The Commonwealth's motion concludes as follows:
"This case has moved with unusual speed. It was argued in the district court in February and in this Court in May, and it is now ready for review by the Supreme Court. Speed is warranted, for it is unjust for Virginia's same-sex couples to have to wait even a little while longer for the promise of the Fourteenth Amendment to be fulfilled. As this Court observed, across the Commonwealth, more than 2,500 same-sex couples are raising more than 4,000 children. They are our fellow Virginians. And the Attorney General is committed to ensuring that the government stops treating them as second-class citizens.
"It is with great reluctance, therefore, that the Attorney General agrees that a stay is warranted. The unintended consequences that will befall the Commonwealth and its people if the injunction takes effect prematurely, and the clear signal sent by [the Supreme Court] in Evans and Kitchen II, show the necessity of staying the mandate until the Supreme Court can conclusively resolve what may well be the most important civil rights issue of our time.
Yep, the guy who Virginia Republicans nominated for Lieutenant Governor last year, E.W. Jackson, is once again showing his true colors. This time, he's teaming up with Pastor Charles Flowers from San Antonio for another heapin' helpin' o' crazy (and Obama bashing, of course). So who is Pastor Charles Flowers you ask? I'll let ABC News take it from here.
The camp is run by Charles Eugene Flowers, a San Antonio-based pastor known for tough-love tactics to rein in troubled teens.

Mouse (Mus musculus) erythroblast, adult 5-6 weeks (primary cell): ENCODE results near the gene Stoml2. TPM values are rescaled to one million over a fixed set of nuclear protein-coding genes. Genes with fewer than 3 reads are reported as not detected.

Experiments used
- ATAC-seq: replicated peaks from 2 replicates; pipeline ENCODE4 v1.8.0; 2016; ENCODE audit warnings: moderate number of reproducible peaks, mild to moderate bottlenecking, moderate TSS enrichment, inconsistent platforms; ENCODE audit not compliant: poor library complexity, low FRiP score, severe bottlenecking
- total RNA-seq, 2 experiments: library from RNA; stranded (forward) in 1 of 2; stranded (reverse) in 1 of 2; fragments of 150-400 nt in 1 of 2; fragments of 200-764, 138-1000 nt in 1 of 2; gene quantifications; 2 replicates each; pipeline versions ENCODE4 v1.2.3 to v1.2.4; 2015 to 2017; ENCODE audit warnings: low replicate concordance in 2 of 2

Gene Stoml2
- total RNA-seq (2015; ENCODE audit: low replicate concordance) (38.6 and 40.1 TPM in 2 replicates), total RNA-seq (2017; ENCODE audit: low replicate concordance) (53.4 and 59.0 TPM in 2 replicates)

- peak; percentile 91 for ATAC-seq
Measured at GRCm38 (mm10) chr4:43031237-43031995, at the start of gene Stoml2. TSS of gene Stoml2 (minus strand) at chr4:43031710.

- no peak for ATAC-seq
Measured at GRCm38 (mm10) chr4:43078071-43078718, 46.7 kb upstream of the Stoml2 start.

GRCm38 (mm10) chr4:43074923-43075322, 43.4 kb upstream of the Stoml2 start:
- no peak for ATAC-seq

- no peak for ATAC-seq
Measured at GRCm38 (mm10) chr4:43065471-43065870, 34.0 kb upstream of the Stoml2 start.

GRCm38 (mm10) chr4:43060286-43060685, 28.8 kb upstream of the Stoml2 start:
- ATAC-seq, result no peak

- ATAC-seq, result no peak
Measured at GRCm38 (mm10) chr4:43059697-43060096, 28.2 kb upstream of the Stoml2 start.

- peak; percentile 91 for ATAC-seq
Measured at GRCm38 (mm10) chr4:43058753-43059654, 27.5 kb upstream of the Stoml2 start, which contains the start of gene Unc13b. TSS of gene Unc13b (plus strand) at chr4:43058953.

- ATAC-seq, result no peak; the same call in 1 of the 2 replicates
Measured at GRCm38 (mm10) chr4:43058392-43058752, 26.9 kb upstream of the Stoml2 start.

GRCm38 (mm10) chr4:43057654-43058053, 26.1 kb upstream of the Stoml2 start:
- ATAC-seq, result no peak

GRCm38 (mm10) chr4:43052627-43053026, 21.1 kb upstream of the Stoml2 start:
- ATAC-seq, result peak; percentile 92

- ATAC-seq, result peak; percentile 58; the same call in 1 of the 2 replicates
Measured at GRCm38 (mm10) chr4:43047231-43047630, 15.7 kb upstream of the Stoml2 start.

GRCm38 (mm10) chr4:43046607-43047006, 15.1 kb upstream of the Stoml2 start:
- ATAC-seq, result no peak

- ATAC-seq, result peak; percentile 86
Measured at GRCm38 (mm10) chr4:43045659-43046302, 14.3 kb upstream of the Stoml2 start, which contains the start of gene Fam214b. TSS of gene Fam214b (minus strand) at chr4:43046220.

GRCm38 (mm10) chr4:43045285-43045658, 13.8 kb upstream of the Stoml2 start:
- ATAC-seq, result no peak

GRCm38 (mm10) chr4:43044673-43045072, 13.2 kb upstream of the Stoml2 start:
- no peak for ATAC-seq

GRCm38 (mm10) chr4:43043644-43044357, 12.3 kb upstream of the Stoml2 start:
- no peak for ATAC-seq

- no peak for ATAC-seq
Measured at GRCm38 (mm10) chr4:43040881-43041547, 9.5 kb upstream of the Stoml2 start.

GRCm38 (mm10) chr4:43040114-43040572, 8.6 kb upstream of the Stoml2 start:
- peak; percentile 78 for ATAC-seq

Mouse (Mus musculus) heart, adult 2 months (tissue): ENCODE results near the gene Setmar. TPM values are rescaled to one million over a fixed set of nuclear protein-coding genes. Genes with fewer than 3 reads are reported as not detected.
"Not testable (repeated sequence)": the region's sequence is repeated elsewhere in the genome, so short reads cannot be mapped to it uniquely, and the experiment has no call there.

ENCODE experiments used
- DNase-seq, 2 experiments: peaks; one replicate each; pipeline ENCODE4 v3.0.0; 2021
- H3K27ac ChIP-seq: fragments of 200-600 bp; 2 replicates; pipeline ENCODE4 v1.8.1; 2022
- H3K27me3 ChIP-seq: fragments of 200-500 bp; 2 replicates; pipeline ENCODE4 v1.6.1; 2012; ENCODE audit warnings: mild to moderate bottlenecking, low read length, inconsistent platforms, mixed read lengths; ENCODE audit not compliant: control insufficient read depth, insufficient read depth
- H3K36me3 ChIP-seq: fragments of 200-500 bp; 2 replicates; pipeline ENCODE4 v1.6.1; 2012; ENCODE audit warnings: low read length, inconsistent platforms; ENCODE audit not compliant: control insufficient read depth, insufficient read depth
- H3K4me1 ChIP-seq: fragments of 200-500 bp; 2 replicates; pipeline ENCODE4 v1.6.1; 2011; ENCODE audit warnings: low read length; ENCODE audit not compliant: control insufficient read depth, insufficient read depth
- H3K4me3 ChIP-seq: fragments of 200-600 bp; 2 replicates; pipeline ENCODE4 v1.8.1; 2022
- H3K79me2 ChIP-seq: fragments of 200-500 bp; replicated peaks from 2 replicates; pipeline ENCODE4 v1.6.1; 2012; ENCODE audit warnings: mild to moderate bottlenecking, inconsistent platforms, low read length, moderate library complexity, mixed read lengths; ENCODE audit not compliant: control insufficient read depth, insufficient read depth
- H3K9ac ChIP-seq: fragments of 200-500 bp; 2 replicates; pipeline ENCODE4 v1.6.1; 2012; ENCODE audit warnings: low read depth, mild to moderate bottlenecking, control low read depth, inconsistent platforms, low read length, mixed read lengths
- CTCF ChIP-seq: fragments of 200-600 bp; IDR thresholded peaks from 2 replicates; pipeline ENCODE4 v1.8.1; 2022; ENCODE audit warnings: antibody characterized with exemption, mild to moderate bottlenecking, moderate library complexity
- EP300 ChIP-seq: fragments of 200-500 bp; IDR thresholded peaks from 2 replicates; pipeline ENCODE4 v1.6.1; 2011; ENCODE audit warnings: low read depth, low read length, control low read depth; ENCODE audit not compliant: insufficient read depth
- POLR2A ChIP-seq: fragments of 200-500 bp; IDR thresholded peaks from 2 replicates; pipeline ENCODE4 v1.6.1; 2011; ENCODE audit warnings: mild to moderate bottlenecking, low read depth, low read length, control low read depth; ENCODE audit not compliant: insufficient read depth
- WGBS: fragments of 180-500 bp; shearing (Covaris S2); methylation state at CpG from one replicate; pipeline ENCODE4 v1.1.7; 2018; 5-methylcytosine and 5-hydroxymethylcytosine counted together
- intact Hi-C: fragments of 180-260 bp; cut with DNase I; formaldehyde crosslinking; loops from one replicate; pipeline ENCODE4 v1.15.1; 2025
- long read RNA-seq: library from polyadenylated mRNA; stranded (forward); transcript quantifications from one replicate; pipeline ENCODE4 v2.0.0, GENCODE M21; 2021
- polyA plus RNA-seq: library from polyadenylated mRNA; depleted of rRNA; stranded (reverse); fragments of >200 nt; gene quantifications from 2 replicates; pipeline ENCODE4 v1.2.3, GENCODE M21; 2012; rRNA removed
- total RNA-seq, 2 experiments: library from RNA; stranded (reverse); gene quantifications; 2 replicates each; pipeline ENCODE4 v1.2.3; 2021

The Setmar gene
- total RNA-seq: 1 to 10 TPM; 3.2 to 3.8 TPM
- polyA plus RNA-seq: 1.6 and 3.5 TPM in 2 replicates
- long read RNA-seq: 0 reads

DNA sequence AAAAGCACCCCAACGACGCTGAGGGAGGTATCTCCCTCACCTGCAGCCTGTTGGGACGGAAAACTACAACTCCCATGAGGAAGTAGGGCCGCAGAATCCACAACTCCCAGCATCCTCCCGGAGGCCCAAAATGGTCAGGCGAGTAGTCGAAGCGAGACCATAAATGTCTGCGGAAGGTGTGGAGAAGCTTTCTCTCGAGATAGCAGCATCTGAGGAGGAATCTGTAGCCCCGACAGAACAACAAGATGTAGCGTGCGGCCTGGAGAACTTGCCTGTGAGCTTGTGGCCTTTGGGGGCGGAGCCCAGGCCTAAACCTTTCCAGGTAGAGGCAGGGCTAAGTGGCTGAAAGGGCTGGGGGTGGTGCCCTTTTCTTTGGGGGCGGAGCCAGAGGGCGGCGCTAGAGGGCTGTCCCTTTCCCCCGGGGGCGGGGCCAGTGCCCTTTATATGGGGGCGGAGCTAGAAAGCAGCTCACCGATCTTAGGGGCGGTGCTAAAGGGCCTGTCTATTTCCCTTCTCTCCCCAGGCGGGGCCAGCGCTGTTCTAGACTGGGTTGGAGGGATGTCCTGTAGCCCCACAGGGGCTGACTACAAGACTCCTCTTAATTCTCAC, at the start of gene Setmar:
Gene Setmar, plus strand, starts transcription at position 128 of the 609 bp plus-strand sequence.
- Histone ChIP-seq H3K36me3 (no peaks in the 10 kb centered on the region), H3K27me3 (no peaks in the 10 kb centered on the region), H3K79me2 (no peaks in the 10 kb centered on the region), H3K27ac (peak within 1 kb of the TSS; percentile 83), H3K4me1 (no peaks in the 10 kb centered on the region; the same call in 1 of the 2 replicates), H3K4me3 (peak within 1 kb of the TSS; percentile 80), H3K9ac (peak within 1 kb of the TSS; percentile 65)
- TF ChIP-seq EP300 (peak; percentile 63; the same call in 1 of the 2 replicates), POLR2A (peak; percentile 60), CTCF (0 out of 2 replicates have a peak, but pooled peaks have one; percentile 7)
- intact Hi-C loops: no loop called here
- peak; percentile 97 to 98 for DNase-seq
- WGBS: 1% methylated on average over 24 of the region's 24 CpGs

But Siobahn said that Flowers was anything but caring. "Pastor Flowers was mean," the girl said. "Forceful, mean and strict."
According to the girl, after she fell behind on a run one morning, Flowers yelled at her and had an assistant hold her down. He then tied one end of a rope to her waist, Siobahn said, and the other to his van.
Every time she fell, Siobahn says, she was dragged along a gravel road. "I was, like, so scared," she said. The incident left the girl's knees and legs scraped and bruised.
Bobbi Greer, who worked at the ranch where the incident occurred, said the camp showed less than loving care toward the teen a day earlier. "The torture to this girl went on all afternoon," she said.
Flowers and the 20-year-old assistant, meanwhile, were arrested and charged with aggravated assault - Flowers will fight the charge.
Unbelievable, right? Yet why is it not surprising that this is E.W., Jackson's new BFF, a guy who - not joking here - "tied one end of a rope to [a girl's] waist...and the other to his van," then "every time she fell...she was dragged along a gravel road." Crazy, demented s***, not to mention completely against anything Jesus ever taught. But wait, you say, that was back in 2007, maybe the guy's gotten better since then? Uhhh...not so much.